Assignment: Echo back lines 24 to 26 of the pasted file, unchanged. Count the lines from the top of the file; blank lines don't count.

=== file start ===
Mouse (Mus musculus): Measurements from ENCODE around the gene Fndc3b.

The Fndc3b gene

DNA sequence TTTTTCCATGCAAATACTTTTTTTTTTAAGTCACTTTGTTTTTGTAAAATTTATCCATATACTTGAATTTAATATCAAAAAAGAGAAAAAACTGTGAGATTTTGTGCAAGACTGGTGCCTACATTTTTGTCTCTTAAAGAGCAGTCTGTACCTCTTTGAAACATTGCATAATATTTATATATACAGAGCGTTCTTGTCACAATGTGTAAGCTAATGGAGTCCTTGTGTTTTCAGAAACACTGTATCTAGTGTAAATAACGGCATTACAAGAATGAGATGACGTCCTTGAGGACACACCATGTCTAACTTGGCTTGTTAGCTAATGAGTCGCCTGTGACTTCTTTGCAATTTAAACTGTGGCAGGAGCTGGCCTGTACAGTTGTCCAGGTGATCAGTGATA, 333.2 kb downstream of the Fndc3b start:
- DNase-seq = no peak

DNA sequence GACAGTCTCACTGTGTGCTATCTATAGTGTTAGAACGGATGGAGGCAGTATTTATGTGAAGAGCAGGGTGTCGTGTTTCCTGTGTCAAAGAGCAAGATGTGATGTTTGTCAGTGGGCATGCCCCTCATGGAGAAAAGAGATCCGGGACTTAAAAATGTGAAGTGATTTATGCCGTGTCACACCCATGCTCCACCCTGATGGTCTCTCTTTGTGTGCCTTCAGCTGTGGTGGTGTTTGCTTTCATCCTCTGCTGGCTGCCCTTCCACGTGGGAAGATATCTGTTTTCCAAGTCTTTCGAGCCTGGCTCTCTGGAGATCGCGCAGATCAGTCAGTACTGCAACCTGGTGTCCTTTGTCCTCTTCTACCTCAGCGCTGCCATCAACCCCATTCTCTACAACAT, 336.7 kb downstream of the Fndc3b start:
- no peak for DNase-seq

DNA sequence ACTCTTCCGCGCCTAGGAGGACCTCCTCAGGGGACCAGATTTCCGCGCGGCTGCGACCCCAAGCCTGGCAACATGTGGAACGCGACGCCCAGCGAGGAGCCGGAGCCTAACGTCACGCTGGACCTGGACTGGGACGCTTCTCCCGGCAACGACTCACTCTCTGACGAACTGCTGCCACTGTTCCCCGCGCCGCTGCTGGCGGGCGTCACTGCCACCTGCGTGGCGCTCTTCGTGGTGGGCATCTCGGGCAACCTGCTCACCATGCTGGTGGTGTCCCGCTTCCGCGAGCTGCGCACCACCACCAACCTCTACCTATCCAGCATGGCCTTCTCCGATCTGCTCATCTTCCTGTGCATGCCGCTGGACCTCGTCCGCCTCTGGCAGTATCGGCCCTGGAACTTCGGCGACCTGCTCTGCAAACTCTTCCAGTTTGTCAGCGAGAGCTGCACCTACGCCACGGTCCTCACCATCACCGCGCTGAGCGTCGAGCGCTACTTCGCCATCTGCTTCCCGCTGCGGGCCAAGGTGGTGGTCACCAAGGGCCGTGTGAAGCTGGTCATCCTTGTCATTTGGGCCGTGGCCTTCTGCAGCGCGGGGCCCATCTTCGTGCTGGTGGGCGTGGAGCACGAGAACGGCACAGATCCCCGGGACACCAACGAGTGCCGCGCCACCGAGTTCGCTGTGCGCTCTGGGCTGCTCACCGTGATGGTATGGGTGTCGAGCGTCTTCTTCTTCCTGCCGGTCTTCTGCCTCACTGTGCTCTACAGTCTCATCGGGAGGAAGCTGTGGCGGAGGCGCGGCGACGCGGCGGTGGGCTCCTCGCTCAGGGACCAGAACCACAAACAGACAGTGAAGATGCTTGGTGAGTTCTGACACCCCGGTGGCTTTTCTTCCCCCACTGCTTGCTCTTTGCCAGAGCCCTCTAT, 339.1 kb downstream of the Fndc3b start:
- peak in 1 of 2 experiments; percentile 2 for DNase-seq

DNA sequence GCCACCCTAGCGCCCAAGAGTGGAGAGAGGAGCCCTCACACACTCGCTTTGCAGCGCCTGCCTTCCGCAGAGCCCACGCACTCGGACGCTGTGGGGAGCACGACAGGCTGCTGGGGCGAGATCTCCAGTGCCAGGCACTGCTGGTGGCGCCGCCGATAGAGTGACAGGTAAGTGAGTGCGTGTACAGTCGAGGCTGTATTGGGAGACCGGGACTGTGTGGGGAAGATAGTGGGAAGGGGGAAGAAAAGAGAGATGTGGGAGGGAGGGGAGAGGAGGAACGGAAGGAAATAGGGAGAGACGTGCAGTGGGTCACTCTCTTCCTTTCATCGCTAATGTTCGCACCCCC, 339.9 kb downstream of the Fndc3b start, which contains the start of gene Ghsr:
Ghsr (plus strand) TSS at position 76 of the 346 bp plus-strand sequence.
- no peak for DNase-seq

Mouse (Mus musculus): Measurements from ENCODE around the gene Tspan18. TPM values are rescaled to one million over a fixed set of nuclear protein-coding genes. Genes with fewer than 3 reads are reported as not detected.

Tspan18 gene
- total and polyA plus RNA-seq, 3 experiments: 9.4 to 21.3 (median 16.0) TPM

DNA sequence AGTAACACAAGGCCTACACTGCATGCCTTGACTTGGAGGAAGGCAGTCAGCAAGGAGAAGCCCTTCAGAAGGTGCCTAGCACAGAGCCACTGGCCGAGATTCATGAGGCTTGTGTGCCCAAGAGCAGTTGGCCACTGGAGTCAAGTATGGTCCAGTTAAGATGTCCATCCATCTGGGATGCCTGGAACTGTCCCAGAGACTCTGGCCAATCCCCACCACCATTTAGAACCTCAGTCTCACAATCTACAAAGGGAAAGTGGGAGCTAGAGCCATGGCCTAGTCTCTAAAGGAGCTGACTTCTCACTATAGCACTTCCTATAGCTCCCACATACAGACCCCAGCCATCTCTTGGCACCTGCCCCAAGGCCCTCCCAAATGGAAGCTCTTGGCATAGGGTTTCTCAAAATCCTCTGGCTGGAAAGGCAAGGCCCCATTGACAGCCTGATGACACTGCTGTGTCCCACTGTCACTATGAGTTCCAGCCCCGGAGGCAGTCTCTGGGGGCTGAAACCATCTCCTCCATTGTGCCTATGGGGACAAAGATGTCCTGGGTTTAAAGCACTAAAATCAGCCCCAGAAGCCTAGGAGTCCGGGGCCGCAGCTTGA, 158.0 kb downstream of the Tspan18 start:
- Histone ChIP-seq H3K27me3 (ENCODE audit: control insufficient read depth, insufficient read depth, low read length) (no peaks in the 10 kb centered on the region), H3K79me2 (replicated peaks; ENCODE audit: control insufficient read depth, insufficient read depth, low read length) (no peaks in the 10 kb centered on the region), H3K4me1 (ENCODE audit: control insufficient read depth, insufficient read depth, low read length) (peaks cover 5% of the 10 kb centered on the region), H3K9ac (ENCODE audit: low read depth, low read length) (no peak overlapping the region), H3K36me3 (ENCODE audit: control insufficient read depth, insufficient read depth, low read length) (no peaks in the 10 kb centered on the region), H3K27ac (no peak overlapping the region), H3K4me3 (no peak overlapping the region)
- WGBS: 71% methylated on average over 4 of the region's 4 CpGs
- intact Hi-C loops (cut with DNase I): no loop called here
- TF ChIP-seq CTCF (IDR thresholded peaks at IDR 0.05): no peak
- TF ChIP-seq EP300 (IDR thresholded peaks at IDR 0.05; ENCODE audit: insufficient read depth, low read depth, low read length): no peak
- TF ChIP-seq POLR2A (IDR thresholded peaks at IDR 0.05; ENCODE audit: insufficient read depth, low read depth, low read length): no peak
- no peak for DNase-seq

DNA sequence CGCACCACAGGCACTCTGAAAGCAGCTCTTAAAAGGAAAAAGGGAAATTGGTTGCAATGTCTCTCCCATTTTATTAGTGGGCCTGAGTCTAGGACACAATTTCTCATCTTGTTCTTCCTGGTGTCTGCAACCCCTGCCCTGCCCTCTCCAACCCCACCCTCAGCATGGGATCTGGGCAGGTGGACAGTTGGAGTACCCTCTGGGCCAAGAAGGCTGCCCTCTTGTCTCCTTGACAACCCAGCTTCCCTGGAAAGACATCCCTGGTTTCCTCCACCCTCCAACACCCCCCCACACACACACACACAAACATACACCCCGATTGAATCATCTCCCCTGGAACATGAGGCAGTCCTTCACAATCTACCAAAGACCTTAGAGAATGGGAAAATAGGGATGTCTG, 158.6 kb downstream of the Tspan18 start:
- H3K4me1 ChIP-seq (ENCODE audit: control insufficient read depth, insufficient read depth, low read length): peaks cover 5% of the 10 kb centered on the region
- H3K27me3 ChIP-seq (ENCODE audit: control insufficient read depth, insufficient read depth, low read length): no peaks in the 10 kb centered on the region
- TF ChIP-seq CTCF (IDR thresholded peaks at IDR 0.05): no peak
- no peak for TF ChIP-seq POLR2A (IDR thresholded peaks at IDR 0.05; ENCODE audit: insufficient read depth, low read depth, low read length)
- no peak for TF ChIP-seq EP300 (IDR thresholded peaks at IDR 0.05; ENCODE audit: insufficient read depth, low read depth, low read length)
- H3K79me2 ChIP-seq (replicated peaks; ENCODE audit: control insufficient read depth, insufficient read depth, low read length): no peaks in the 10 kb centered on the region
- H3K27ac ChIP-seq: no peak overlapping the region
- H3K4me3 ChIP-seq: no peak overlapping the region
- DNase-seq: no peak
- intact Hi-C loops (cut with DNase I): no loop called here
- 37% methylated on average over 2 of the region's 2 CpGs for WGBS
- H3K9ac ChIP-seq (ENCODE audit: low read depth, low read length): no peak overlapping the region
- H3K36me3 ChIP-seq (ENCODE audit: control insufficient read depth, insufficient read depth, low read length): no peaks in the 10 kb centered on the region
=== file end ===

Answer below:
- H3K4me1 ChIP-seq (ENCODE audit: control insufficient read depth, insufficient read depth, low read length): peaks cover 5% of the 10 kb centered on the region
- H3K27me3 ChIP-seq (ENCODE audit: control insufficient read depth, insufficient read depth, low read length): no peaks in the 10 kb centered on the region
- TF ChIP-seq CTCF (IDR thresholded peaks at IDR 0.05): no peak